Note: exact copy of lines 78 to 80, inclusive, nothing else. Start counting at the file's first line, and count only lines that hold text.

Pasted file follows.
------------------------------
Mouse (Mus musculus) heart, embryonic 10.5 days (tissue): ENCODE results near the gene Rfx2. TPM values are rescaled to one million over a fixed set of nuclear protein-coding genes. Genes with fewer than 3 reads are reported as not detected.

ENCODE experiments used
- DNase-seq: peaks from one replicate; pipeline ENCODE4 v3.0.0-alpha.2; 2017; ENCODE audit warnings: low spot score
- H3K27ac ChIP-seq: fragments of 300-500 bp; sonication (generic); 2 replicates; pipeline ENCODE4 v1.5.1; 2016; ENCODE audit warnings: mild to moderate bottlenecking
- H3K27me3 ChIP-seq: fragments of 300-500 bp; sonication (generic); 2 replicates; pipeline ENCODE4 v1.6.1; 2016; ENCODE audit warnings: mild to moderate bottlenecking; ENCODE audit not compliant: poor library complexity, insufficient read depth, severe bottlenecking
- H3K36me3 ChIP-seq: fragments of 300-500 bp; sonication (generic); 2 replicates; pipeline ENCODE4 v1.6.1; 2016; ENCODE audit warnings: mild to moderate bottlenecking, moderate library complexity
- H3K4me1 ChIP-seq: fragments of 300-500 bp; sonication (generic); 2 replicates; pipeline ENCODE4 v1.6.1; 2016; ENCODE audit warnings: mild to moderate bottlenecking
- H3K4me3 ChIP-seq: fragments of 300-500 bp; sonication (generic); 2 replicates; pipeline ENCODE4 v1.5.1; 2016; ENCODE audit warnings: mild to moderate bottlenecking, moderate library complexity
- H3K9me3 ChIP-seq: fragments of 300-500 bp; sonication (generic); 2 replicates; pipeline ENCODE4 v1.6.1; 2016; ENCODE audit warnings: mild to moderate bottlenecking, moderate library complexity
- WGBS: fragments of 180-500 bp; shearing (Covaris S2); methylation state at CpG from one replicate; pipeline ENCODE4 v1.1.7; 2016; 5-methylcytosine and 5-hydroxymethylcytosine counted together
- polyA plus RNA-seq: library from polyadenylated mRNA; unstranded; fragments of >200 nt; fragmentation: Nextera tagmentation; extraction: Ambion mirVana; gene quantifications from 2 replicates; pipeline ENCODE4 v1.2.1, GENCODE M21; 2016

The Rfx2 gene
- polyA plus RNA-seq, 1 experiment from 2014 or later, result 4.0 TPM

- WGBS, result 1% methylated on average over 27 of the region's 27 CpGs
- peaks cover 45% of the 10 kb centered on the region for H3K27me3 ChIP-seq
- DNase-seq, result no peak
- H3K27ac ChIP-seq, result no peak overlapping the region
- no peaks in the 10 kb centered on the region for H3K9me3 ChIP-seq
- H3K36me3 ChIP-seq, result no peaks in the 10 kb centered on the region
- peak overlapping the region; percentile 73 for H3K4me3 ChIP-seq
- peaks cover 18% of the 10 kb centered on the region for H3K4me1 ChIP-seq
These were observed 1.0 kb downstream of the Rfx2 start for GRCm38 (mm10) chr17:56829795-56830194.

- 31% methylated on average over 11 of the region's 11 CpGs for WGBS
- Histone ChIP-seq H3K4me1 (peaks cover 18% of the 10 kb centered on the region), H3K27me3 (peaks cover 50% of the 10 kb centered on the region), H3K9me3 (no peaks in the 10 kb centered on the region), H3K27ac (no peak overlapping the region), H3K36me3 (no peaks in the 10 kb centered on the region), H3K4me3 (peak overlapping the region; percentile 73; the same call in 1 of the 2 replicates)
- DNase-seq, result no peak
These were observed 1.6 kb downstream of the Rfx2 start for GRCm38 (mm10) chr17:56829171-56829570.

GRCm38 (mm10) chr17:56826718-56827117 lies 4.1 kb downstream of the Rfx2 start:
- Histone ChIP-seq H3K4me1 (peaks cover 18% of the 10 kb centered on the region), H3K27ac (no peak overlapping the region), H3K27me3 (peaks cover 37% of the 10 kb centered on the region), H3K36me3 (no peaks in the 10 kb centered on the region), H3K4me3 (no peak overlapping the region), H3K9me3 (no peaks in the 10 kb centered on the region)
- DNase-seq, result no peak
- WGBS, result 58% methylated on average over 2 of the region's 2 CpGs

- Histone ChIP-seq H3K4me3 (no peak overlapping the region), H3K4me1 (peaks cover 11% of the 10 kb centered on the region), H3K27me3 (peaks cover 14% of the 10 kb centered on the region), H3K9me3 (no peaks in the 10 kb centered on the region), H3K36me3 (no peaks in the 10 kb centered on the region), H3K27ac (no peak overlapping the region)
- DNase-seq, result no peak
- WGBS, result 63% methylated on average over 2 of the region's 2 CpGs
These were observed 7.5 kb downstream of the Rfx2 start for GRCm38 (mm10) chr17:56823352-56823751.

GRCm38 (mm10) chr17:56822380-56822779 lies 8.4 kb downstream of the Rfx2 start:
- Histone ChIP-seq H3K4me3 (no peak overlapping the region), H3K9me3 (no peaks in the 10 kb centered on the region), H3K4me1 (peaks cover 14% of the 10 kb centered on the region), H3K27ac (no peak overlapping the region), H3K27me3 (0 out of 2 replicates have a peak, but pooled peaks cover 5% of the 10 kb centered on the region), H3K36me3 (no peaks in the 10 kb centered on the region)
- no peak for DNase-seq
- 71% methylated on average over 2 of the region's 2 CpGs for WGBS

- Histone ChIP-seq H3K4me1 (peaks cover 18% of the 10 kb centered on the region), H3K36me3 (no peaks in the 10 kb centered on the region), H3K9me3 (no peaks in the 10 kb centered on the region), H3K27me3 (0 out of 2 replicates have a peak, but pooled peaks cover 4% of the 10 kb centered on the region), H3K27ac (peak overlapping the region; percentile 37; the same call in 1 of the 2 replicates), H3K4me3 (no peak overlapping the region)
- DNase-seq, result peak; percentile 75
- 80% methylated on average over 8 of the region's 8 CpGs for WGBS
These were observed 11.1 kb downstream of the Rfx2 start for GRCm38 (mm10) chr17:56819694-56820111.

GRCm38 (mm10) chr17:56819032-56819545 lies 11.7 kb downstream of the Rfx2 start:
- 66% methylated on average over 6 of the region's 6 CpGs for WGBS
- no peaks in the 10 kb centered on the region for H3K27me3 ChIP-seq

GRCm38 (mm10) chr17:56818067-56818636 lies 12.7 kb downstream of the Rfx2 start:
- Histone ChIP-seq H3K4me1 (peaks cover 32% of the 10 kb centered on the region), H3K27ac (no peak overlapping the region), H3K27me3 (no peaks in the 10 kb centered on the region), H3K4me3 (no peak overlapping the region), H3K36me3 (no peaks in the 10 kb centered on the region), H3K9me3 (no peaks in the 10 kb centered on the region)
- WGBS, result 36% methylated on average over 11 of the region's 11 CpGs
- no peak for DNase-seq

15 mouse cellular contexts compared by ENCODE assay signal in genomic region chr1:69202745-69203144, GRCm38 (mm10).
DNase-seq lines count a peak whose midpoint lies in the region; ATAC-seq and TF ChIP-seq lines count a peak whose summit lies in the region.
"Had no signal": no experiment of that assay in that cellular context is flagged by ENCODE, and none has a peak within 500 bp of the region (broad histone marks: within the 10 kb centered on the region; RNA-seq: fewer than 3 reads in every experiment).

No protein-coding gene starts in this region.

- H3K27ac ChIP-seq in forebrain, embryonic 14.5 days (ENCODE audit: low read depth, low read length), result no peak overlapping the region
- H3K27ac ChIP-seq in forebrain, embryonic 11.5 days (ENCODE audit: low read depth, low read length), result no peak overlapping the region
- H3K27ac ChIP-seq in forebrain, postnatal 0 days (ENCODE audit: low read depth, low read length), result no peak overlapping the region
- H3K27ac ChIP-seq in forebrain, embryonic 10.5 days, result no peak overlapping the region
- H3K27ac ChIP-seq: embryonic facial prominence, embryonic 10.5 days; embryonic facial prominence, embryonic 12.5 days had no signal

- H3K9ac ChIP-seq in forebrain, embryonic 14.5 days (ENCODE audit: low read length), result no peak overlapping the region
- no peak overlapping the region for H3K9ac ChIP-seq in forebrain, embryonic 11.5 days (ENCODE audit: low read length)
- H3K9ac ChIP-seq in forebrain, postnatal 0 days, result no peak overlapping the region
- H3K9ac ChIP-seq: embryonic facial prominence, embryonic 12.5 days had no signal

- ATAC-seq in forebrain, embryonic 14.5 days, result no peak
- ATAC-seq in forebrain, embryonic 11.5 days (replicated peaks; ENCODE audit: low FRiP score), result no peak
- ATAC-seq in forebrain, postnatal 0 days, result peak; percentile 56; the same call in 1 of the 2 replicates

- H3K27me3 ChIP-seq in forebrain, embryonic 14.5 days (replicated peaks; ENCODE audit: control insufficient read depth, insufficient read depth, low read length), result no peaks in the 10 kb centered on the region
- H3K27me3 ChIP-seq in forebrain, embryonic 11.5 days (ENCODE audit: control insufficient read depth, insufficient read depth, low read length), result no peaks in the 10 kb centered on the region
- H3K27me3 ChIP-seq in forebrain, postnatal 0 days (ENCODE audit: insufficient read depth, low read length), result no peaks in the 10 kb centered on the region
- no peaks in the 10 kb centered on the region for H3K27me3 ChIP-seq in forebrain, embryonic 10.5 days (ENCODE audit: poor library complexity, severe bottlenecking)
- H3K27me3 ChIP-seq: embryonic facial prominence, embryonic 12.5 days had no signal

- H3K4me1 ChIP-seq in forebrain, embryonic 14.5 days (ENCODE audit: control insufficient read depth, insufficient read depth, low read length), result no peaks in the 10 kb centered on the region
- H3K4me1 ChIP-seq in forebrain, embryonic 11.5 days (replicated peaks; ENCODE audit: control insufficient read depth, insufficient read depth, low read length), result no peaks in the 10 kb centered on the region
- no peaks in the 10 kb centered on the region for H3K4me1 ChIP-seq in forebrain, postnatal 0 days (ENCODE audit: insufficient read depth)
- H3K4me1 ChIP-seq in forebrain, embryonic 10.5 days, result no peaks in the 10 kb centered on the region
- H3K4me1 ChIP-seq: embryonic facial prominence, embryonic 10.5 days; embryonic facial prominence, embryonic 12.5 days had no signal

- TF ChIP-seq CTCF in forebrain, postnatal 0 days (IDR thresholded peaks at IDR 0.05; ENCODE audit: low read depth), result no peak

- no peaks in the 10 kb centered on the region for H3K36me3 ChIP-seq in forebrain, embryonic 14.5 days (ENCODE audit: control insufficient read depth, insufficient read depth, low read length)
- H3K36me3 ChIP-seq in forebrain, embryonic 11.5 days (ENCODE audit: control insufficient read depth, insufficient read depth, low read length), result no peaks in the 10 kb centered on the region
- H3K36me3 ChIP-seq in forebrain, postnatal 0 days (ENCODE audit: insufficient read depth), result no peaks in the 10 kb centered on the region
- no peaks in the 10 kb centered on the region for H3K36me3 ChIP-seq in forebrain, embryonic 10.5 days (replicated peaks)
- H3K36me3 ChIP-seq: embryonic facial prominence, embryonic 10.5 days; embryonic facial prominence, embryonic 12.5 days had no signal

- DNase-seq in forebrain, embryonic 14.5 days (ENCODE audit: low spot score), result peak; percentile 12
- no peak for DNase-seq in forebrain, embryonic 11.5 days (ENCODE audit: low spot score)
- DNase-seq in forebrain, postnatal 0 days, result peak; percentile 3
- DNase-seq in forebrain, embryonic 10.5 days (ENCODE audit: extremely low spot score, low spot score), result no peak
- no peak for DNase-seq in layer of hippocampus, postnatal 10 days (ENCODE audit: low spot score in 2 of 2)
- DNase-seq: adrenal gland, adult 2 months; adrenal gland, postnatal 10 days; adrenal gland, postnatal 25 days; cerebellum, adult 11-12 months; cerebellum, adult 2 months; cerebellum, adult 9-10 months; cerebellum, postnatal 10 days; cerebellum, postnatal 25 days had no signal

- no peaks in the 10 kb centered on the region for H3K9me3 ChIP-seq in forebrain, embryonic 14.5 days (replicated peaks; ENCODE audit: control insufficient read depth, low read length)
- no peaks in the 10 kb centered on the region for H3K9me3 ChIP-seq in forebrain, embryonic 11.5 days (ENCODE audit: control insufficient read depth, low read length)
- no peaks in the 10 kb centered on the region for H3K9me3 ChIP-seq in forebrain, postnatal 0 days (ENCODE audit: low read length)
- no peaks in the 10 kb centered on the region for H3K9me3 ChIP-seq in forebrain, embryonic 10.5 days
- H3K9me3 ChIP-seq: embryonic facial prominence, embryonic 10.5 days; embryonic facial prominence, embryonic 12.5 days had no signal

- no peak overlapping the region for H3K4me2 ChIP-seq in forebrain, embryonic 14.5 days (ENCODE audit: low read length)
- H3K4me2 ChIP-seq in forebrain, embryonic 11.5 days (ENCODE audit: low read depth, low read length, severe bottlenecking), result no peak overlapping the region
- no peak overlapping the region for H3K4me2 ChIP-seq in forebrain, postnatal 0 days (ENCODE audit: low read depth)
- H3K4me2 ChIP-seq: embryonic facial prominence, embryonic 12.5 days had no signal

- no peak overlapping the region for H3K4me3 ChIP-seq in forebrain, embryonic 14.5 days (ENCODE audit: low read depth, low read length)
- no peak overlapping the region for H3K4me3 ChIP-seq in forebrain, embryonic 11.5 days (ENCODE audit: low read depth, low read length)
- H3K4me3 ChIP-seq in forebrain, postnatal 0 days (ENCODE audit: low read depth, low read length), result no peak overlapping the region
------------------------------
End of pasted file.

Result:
- H3K36me3 ChIP-seq in forebrain, embryonic 11.5 days (ENCODE audit: control insufficient read depth, insufficient read depth, low read length), result no peaks in the 10 kb centered on the region
- H3K36me3 ChIP-seq in forebrain, postnatal 0 days (ENCODE audit: insufficient read depth), result no peaks in the 10 kb centered on the region
- no peaks in the 10 kb centered on the region for H3K36me3 ChIP-seq in forebrain, embryonic 10.5 days (replicated peaks)